Composting and mulching are proven, low-cost solutions for managing large volumes of organic materials, particularly yard waste. WM has 38 facilities that process organic material into compost and mulch, as well as new organic solutions developed in collaboration with customers. Compost products are used to improve soil structure and quality by supplying macro- and micronutrients and beneficial microflora. The high amount of organic matter in compost also increases soils’ capacity to hold water. This is particularly important in areas where drought conditions make water an especially precious resource. Much like the recycling process, WM’s composting services help create a closed loop: food and yard waste becomes compost, which in turn helps feed the next season’s crops.

We process yard waste and food waste into compost using a variety of methods including the windrow method and the covered aerated static pile (CASP) method. The method chosen is based on permitting, space, cost, climate and other variables.

Inside a Windrow Compost Facility

Food and yard scraps are transformed into a mixture that resembles rich, dark soil, ready to deliver to customers. Here’s how the process unfolds.

Yard waste and food waste arrive in commingled form, from a variety of sources including commercial, residential, municipal and industrial customers.

After sorting to remove contaminants, the organic material is formed into long piles, called windrows, which generate heat as microorganisms break down the organic matter.

Machinery turns and mixes the piles, incorporating air that helps in the decomposition process. Temperature and moisture are carefully monitored, ensuring that the natural process can unfold regardless of weather conditions.

The compost is passed through screens that create a product with a consistent particle size.

WM Compost at Work

CORe®

Compost/Mulch

Much of the food and yard waste WM collects from homes and businesses eventually becomes compost, which can be applied to
farm fields and landscaping to increase the health of soils.

See the many ways the organics we collect take on a new life
by clicking each number on the map to learn more.

1

Willow Ranch Compost Facility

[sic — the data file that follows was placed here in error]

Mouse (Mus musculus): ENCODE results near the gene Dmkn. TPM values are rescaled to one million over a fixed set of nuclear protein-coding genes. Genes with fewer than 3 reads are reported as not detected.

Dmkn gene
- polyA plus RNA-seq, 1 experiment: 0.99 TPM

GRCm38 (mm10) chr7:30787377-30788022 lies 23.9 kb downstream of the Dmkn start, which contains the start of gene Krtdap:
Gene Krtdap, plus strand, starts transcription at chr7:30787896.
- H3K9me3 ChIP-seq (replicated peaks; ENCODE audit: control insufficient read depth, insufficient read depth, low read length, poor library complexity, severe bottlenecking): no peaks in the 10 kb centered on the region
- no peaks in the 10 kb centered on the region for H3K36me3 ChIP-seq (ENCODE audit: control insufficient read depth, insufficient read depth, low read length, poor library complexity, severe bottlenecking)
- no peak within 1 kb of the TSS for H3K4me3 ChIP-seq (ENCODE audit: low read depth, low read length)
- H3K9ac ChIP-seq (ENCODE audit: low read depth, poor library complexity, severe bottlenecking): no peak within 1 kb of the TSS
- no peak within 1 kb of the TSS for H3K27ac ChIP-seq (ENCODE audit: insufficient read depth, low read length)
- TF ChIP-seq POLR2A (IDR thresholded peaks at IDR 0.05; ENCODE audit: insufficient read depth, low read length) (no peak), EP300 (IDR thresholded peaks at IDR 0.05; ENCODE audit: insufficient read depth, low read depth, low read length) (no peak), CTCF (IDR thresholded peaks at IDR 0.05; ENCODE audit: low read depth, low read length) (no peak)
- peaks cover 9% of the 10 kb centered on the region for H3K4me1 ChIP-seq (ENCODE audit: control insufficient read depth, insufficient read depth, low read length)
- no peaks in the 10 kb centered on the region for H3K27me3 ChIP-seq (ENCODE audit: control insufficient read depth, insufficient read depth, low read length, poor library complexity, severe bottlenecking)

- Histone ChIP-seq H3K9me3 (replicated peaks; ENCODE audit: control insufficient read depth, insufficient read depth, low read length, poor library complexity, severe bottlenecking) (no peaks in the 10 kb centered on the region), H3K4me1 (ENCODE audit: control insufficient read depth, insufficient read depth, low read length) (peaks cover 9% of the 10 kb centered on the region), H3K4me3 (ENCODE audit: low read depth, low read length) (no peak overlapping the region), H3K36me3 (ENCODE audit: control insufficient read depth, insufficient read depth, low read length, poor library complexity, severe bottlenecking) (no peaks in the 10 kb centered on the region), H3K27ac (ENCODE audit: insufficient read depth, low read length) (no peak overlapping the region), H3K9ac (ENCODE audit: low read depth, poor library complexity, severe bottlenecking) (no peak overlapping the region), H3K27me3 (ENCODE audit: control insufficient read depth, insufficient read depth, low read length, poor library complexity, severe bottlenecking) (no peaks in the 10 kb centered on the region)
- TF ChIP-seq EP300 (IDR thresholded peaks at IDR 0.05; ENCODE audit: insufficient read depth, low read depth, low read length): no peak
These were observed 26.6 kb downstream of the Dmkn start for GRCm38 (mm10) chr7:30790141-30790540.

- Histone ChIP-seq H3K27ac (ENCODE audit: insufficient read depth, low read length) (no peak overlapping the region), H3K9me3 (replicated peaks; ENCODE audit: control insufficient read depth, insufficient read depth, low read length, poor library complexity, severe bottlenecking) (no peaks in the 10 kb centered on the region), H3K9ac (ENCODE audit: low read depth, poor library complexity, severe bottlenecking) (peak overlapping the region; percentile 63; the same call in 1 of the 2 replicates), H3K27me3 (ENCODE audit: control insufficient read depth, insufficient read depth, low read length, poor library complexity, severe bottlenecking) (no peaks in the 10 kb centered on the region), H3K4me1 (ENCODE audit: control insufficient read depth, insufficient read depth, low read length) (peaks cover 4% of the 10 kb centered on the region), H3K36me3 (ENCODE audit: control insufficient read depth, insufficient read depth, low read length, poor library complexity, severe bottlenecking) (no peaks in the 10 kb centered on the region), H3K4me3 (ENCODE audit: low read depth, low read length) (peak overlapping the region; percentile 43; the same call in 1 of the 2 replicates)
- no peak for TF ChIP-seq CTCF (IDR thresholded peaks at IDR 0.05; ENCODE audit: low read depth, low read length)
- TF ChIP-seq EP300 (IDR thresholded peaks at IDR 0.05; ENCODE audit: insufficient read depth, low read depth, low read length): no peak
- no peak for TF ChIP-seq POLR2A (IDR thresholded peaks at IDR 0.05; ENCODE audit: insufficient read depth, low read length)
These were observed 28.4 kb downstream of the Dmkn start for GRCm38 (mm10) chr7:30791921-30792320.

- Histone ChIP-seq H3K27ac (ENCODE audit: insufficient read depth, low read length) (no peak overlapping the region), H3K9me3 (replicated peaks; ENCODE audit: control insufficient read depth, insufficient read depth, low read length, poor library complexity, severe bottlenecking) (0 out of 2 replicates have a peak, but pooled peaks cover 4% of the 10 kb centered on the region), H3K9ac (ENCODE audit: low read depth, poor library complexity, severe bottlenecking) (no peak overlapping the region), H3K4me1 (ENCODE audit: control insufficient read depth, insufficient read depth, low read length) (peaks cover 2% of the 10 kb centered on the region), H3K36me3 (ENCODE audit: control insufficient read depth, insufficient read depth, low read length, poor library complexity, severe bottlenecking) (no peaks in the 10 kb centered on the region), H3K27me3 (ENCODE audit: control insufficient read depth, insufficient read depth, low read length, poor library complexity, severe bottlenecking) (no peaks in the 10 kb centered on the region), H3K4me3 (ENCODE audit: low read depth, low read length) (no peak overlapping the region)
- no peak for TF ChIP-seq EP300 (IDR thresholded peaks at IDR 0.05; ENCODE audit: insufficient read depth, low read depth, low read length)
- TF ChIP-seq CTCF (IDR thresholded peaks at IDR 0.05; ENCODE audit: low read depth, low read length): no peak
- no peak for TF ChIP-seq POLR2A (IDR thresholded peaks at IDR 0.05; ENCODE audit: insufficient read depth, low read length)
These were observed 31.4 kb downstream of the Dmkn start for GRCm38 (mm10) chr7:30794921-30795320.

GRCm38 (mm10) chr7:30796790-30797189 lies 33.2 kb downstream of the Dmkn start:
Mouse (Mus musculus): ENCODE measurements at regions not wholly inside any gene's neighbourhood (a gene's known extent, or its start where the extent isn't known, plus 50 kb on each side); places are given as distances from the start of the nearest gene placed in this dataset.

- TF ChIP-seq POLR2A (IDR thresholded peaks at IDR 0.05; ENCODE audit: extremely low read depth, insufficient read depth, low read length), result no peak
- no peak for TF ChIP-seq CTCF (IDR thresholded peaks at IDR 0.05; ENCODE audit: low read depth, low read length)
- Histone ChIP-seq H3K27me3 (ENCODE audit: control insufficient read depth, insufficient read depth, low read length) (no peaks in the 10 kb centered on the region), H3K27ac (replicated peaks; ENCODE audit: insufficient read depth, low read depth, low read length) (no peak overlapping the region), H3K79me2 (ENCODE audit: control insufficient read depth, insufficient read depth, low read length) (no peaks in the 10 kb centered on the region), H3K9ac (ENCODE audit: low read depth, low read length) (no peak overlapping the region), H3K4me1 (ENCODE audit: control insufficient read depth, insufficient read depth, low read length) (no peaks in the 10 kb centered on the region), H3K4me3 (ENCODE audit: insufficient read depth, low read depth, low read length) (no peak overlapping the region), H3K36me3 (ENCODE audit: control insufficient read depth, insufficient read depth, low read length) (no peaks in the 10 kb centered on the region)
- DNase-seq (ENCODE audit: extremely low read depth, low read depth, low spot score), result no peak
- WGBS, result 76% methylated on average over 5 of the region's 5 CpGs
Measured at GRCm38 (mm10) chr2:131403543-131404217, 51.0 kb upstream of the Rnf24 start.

Scotts Miracle-Gro produces soil amendments for lawns and gardens under a number of brand names. WM’s Willow Ranch Landscape Waste Facility provides some 70,000 yards of compost to two Scotts facilities in northern Illinois every year. Willow Ranch’s compost is listed by the Organic Materials Review Institute (OMRI) and is screened to Scotts Miracle-Gro’s precise specifications. WM is a major supplier for the company’s Performance Organics brand of soil.

2

Glanbrook Composting Facility

In Hamilton, Ontario, WM operates the Glanbrook Composting Facility. Yard waste from the city’s curbside collection program is delivered to the composting facility, where it begins the process of transformation into compost. As part of our agreement with the city, we make 10% of our finished compost available for use in municipal projects, like community gardens and compost giveaway events.

3

Central Valley Compost Facility

Beyond growing crops, certain types of soil can be used to manage stormwater by filtering out pollutants that can harm ecosystems. To do this job properly, soils must be blended with ingredients like sand and clay, while including enough nutrients for plants to grow. WM’s Central Valley Compost Facility supplies compost so that customer NorCal Ag Service can do exactly that. NorCal’s bioretention soils are used in low-impact development projects throughout the Bay Area. See more about how our compost is used as a soil amendment by organics farmers below.

4

Okeechobee Compost Facility

In central Florida, high-quality compost is in demand from the region’s citrus groves. Compost from WM’s Okeechobee Compost Facility has high organic matter, helps boost crop production and reduces the impact of citrus greening disease. The Okeechobee Facility also creates a niche product specifically for use on golf courses. The facility, which opened in 2012, can produce up to 10,000 cubic yards of mature compost each year.

5

Strathmore Compost Facility

In Alberta, Canada, WM’s Strathmore Compost Facility and Eagle Lake Professional Landscape Supply have a mutually beneficial relationship. Strathmore converts green waste and food waste into mature compost that Eagle Lake uses to develop soil blends for its professional landscaping customers. At its distribution site in Calgary, Eagle Lake collects its own green waste and hauls it to Strathmore, where it is eventually composted—a closed-loop process where outputs from one partner become inputs for the other.